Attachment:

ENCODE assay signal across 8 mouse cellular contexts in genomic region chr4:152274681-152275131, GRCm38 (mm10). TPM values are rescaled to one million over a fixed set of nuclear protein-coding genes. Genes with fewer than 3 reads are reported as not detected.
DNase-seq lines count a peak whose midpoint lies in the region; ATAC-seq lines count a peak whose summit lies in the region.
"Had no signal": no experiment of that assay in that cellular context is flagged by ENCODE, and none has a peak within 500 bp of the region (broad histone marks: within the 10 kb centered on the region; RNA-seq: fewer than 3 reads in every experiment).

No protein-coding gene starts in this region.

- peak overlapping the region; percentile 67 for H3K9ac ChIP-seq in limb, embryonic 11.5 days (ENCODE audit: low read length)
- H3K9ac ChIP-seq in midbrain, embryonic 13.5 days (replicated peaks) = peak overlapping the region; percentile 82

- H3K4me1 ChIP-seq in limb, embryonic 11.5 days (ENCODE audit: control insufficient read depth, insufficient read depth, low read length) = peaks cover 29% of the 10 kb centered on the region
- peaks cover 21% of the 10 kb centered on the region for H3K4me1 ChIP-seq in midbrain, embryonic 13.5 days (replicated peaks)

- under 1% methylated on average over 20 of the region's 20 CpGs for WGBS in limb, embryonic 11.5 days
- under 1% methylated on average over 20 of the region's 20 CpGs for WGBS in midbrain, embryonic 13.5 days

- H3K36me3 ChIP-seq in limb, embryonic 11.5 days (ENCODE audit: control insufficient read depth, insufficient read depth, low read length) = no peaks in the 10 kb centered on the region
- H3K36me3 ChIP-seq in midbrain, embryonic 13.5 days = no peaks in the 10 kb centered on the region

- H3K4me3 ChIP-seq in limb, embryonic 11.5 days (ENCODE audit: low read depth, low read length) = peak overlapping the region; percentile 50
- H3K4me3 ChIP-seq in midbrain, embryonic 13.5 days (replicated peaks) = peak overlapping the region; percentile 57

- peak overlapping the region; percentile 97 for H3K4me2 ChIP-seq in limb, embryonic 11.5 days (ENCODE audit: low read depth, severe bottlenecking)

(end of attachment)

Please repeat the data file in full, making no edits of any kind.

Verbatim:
ENCODE assay signal across 8 mouse cellular contexts in genomic region chr4:152274681-152275131, GRCm38 (mm10). TPM values are rescaled to one million over a fixed set of nuclear protein-coding genes. Genes with fewer than 3 reads are reported as not detected.
DNase-seq lines count a peak whose midpoint lies in the region; ATAC-seq lines count a peak whose summit lies in the region.
"Had no signal": no experiment of that assay in that cellular context is flagged by ENCODE, and none has a peak within 500 bp of the region (broad histone marks: within the 10 kb centered on the region; RNA-seq: fewer than 3 reads in every experiment).

No protein-coding gene starts in this region.

- peak overlapping the region; percentile 67 for H3K9ac ChIP-seq in limb, embryonic 11.5 days (ENCODE audit: low read length)
- H3K9ac ChIP-seq in midbrain, embryonic 13.5 days (replicated peaks) = peak overlapping the region; percentile 82

- H3K4me1 ChIP-seq in limb, embryonic 11.5 days (ENCODE audit: control insufficient read depth, insufficient read depth, low read length) = peaks cover 29% of the 10 kb centered on the region
- peaks cover 21% of the 10 kb centered on the region for H3K4me1 ChIP-seq in midbrain, embryonic 13.5 days (replicated peaks)

- under 1% methylated on average over 20 of the region's 20 CpGs for WGBS in limb, embryonic 11.5 days
- under 1% methylated on average over 20 of the region's 20 CpGs for WGBS in midbrain, embryonic 13.5 days

- H3K36me3 ChIP-seq in limb, embryonic 11.5 days (ENCODE audit: control insufficient read depth, insufficient read depth, low read length) = no peaks in the 10 kb centered on the region
- H3K36me3 ChIP-seq in midbrain, embryonic 13.5 days = no peaks in the 10 kb centered on the region

- H3K4me3 ChIP-seq in limb, embryonic 11.5 days (ENCODE audit: low read depth, low read length) = peak overlapping the region; percentile 50
- H3K4me3 ChIP-seq in midbrain, embryonic 13.5 days (replicated peaks) = peak overlapping the region; percentile 57

- peak overlapping the region; percentile 97 for H3K4me2 ChIP-seq in limb, embryonic 11.5 days (ENCODE audit: low read depth, severe bottlenecking)